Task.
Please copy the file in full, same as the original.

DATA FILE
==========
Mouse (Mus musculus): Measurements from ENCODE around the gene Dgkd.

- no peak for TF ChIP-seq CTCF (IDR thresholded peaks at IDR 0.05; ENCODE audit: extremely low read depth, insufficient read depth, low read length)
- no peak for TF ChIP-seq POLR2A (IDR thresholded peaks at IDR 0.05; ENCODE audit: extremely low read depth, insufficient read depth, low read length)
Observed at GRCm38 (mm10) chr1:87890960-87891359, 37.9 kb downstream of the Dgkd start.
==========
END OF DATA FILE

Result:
Mouse (Mus musculus): Measurements from ENCODE around the gene Dgkd.

- no peak for TF ChIP-seq CTCF (IDR thresholded peaks at IDR 0.05; ENCODE audit: extremely low read depth, insufficient read depth, low read length)
- no peak for TF ChIP-seq POLR2A (IDR thresholded peaks at IDR 0.05; ENCODE audit: extremely low read depth, insufficient read depth, low read length)
Observed at GRCm38 (mm10) chr1:87890960-87891359, 37.9 kb downstream of the Dgkd start.